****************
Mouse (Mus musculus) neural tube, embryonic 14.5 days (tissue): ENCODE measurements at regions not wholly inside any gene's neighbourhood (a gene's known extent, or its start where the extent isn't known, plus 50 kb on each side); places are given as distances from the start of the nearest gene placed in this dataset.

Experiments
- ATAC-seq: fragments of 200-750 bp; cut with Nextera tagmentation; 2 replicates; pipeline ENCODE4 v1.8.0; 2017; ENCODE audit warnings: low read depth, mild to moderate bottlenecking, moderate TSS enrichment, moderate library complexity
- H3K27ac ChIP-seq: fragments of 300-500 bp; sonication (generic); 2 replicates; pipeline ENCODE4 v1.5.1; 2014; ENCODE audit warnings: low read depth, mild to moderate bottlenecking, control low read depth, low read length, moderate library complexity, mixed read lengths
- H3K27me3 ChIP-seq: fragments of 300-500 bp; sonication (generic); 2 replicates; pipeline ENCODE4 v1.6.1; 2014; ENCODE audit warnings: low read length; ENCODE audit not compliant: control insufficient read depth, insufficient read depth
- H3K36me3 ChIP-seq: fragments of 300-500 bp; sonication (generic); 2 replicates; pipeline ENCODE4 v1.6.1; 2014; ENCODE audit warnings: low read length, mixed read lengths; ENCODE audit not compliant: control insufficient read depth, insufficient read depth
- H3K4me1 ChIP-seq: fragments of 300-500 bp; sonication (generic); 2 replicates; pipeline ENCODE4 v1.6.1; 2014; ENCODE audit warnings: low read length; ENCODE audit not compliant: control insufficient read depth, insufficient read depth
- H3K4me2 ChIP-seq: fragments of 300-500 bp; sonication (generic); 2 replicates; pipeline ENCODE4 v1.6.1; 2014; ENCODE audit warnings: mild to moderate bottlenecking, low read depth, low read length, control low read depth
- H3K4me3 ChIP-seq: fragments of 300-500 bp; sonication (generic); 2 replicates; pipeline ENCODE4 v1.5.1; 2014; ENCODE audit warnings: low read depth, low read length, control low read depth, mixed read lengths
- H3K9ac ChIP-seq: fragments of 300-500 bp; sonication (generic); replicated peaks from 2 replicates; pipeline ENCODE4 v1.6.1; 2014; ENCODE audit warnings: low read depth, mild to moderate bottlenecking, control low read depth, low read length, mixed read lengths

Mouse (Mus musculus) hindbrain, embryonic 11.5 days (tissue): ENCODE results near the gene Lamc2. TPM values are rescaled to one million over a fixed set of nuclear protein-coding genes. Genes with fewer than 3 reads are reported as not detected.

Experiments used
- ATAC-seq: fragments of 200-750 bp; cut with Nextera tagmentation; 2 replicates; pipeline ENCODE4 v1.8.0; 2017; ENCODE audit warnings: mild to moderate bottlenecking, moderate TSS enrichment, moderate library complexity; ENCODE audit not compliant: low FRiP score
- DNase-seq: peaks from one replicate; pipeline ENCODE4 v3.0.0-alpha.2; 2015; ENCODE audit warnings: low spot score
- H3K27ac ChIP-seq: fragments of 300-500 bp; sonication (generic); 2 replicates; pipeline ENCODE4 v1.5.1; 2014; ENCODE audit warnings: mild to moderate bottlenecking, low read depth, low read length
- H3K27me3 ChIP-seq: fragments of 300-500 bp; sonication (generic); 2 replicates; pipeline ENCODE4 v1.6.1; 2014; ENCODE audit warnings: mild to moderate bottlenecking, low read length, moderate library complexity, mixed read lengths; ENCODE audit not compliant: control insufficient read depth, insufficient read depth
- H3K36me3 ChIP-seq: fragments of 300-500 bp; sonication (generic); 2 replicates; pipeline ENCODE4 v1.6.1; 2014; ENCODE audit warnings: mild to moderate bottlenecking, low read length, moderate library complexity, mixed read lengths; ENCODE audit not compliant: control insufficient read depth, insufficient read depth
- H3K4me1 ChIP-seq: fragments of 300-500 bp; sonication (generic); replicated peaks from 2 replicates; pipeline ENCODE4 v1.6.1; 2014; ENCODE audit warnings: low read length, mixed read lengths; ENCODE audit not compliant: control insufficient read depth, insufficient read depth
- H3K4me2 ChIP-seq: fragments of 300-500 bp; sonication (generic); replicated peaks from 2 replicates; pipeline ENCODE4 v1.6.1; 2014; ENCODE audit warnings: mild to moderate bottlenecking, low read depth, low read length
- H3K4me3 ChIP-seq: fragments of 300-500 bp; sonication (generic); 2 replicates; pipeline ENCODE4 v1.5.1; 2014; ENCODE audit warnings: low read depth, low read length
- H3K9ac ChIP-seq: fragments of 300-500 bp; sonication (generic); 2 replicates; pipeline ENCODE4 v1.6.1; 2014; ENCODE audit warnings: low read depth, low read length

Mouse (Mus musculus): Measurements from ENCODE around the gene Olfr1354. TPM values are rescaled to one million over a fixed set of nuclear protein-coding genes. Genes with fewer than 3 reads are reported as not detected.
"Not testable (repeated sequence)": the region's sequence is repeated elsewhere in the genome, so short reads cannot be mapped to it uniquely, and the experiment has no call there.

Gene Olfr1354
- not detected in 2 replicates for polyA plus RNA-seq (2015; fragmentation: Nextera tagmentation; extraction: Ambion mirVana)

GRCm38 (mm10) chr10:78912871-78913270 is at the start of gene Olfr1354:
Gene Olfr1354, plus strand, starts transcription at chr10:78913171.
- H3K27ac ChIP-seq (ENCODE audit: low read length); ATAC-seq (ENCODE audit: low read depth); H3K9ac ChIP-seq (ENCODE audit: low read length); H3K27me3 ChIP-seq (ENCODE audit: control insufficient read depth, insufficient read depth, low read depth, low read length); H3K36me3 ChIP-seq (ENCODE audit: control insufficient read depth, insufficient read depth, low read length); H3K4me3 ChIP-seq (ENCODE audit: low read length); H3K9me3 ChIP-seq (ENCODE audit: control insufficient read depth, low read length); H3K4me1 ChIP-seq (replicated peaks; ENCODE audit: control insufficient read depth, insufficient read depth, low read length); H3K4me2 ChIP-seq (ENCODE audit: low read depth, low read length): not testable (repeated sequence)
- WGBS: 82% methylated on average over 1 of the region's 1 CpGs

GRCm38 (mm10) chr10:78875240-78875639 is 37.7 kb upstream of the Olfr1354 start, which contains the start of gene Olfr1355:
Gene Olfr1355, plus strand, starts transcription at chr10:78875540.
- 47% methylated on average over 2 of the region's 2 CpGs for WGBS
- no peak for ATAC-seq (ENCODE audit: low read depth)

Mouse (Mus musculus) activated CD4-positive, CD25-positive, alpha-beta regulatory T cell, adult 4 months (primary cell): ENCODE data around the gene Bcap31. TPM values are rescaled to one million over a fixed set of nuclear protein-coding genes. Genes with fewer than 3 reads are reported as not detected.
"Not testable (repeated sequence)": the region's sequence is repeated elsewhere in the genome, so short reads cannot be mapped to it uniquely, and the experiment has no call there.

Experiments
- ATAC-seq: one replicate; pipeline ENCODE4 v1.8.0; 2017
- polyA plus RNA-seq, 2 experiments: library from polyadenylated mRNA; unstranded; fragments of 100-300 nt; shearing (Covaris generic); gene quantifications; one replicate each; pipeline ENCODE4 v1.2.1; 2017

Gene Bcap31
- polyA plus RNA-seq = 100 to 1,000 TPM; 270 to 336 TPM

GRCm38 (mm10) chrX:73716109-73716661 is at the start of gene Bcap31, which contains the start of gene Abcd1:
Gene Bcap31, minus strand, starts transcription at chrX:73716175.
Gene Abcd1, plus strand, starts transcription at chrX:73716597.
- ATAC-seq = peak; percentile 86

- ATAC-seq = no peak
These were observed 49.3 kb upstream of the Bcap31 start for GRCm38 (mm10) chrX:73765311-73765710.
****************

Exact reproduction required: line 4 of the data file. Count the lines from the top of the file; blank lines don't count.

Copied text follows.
- H3K27ac ChIP-seq: fragments of 300-500 bp; sonication (generic); 2 replicates; pipeline ENCODE4 v1.5.1; 2014; ENCODE audit warnings: low read depth, mild to moderate bottlenecking, control low read depth, low read length, moderate library complexity, mixed read lengths